Researchers unveil stages of sugarcane development
September 26, 2018
By Elton Alisson | Agência FAPESP – Sugarcane culms can accumulate such large amounts of biomass and sucrose during their development that the crop has become the most widely used in the world to produce sugar and ranks second among the preferred raw materials for ethanol production.
It is well known that biomass and sucrose accumulation in sugarcane is derived from the processing of metabolites such as nonstructural carbohydrates (NSCs) produced by photosynthesis during the day, but exactly how environmental conditions and the stage of plant development influence the production of NSCs and affect sugarcane growth is poorly understood.
Some answers are presented by researchers at the University of São Paulo’s Bioscience Institute (IB-USP) in Brazil in a study published in the journal Functional Plant Biology.
The research was carried out under the aegis of the National Institute of Science and Technology for Bioethanol (INCT Bioethanol), one of the INCTs supported by FAPESP in partnership with the National Council for Scientific and Technological Development (CNPq) in São Paulo State. Its findings could contribute to the development of strategies to increase biomass production in sugarcane.
“For the first time, we described the behavior of sugarcane in the field by day and night throughout the development cycle. We made several important and strategic discoveries in the direction of our goal of producing ‘supercane’ [a fast-growing variety that accumulates more biomass and fiber than conventional sugarcane],” said Marcos Buckeridge, a professor at the University of São Paulo’s Bioscience Institute (IB-USP) and a coauthor of the study, in an interview given to Agência FAPESP.
The researchers monitored a field of sugarcane during a complete growth cycle, collecting data 24 hours per day for 12 months, on a farm in Piracicaba, São Paulo State. They analyzed parameters such as leaf gas exchange and accumulation of NSCs at different stages of plant development.
The results of the analysis showed that sugarcane plants transition from growth mode to storage mode between about the third and the sixth months of development.
Photosynthesis rates are highest until the third or fourth month. During this period, the plant forms a functional canopy with a certain number of leaves. After reaching this stage and until the sixth month of development, for every leaf produced by the plant, another leaf, usually below the canopy, begins to age and become senescent, so that the number of leaves remains roughly the same.
From the sixth month onward, the plant stores sugars in the culm and roots, storing starch in the leaves until the twelfth month. During this stage, photosynthesis practically ceases. At the end of this stage, the plant is ready to be harvested for use in sugar and ethanol production.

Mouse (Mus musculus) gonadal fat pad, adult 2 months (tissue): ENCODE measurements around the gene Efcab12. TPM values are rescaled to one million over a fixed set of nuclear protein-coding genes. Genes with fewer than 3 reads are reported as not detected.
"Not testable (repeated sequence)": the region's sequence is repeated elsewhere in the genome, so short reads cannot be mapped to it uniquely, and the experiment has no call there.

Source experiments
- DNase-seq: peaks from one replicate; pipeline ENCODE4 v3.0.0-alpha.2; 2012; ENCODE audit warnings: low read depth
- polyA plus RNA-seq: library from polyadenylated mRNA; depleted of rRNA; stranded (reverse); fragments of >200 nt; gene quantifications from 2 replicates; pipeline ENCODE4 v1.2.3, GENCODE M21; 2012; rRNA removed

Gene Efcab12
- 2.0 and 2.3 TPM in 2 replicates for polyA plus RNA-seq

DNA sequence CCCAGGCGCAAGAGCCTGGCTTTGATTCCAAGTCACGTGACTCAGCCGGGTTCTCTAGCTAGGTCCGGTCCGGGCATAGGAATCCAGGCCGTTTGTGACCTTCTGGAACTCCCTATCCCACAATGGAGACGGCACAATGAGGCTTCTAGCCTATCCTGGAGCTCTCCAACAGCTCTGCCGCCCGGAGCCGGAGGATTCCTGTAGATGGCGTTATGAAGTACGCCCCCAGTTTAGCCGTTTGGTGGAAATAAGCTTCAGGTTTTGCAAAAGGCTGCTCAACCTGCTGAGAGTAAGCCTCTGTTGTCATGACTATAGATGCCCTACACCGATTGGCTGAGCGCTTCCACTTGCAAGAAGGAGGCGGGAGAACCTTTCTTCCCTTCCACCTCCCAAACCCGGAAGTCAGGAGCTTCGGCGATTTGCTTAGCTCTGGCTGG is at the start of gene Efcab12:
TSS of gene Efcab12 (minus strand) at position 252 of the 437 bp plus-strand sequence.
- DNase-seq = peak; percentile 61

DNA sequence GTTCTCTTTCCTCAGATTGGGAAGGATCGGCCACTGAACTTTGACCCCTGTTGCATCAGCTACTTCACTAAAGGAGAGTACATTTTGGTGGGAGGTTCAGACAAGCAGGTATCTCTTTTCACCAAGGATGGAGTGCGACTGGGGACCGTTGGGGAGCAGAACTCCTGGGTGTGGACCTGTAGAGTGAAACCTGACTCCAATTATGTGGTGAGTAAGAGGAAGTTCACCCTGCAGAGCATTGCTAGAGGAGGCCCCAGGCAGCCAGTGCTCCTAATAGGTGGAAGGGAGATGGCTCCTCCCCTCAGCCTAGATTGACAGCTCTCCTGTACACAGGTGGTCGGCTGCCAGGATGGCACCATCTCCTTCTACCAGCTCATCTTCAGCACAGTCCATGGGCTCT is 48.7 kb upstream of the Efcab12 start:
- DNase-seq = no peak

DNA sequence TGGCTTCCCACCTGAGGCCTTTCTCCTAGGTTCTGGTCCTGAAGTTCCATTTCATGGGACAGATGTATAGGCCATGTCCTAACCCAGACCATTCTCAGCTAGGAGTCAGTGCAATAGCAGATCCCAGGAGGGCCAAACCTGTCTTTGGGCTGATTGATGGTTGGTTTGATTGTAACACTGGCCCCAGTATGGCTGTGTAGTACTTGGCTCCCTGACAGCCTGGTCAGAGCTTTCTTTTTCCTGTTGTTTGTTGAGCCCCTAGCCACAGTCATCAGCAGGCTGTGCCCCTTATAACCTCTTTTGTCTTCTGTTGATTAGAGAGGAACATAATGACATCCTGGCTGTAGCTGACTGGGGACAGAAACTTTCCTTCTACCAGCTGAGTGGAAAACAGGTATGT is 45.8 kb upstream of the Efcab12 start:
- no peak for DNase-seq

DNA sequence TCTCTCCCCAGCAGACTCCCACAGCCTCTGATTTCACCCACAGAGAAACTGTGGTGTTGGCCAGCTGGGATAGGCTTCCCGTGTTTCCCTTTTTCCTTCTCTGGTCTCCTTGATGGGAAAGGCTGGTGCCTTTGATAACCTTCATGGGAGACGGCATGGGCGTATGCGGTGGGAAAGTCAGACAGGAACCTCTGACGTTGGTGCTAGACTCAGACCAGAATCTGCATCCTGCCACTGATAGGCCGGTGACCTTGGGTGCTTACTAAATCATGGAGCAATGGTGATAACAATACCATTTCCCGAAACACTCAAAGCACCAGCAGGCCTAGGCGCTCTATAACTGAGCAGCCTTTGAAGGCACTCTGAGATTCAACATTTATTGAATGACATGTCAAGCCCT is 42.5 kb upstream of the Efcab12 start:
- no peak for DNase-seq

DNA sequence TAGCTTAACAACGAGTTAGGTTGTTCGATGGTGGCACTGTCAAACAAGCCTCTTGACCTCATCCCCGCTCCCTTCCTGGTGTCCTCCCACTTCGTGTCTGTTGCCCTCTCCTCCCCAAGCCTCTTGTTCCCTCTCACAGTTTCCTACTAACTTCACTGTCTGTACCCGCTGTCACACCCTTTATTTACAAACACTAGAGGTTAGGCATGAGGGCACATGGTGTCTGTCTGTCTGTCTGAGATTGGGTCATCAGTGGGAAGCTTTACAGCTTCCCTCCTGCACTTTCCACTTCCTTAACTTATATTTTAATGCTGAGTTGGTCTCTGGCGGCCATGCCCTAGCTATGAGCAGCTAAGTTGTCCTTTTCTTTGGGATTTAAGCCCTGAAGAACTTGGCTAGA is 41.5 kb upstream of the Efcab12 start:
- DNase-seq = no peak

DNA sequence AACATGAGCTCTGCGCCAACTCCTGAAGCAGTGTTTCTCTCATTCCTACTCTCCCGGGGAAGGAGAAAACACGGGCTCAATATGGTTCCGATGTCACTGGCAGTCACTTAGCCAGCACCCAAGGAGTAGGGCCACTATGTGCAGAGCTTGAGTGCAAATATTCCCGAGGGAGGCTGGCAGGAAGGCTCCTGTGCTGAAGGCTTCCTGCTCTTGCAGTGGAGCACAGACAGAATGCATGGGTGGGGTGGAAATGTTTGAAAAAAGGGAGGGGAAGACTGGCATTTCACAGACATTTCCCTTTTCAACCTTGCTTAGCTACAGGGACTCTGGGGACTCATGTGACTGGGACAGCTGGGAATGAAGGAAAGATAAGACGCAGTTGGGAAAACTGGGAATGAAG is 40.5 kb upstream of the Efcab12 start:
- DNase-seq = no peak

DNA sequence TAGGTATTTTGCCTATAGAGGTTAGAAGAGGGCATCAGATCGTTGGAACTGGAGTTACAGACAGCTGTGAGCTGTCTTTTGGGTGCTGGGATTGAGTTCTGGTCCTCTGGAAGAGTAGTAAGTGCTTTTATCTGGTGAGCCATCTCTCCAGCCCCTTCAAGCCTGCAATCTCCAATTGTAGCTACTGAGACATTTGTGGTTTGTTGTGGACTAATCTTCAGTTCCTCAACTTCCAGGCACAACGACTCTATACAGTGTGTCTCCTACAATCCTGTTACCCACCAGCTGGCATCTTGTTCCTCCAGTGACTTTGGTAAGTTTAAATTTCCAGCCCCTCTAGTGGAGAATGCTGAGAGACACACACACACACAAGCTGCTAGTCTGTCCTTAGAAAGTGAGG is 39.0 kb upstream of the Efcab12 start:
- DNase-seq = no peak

“We knew sugarcane accumulated sucrose during the development stage, between months six and 12, but our study found this happens at the same time as a gradual decrease in photosynthesis by the leaves, where a very large amount of starch is stored by month 12,” said Amanda Pereira de Souza, who did postdoctoral research at IB-USP with a scholarship from FAPESP and is first author of the article.
The researchers also found that the sugars stored in the roots of cut sugarcane and left in the ground for regrowth after ratooning help regenerate the plant by fueling the initial part of its new development cycle.
More sucrose and starch
Another discovery was that sugarcane leaves sometimes keep stomata open at night to absorb water in the small hours, when humidity levels are higher. In the study, this was the case during the development stage between the sixth and ninth months, when rainfall decreased and photosynthesis was reduced. Stomata are microscopic pores that enable the plant to absorb water and carbon dioxide for photosynthesis.
“We think this nocturnal stomatal conductance may be related to a physiological mechanism for protection of the plant against drought,” Buckeridge said.
He added that detection of the transition from growth to sucrose storage between months three and six of development opens up the prospect of activating and deactivating genes that control the process of sugar storage in different parts of the plant.
“Understanding how each organ controls the accumulation of sugars in the same plant serves as a basis for developing a sugarcane variety with more leaf sucrose or more culm starch. Both strategies could be worth pursuing in different situations,” Buckeridge said.
The discovery that sugarcane leaves absorb water through stomata at night during the dry season could contribute to the identification or development of varieties that are more resistant to drought stress.
“This opens up a range of new opportunities to explore the effects of drought on sugarcane, including aspects relating to its response to climate change,” Buckeridge said.
The Functional Plant Biology article “Diurnal variation in gas exchange and nonstructural carbohydrates throughout sugarcane development” (doi: 10.1071/FP17268) by Amanda P. De Souza, Adriana Grandis, Bruna C. Arenque-Musa and Marcos S. Buckeridge can be retrieved from: publish.csiro.au/FP/FP17268.
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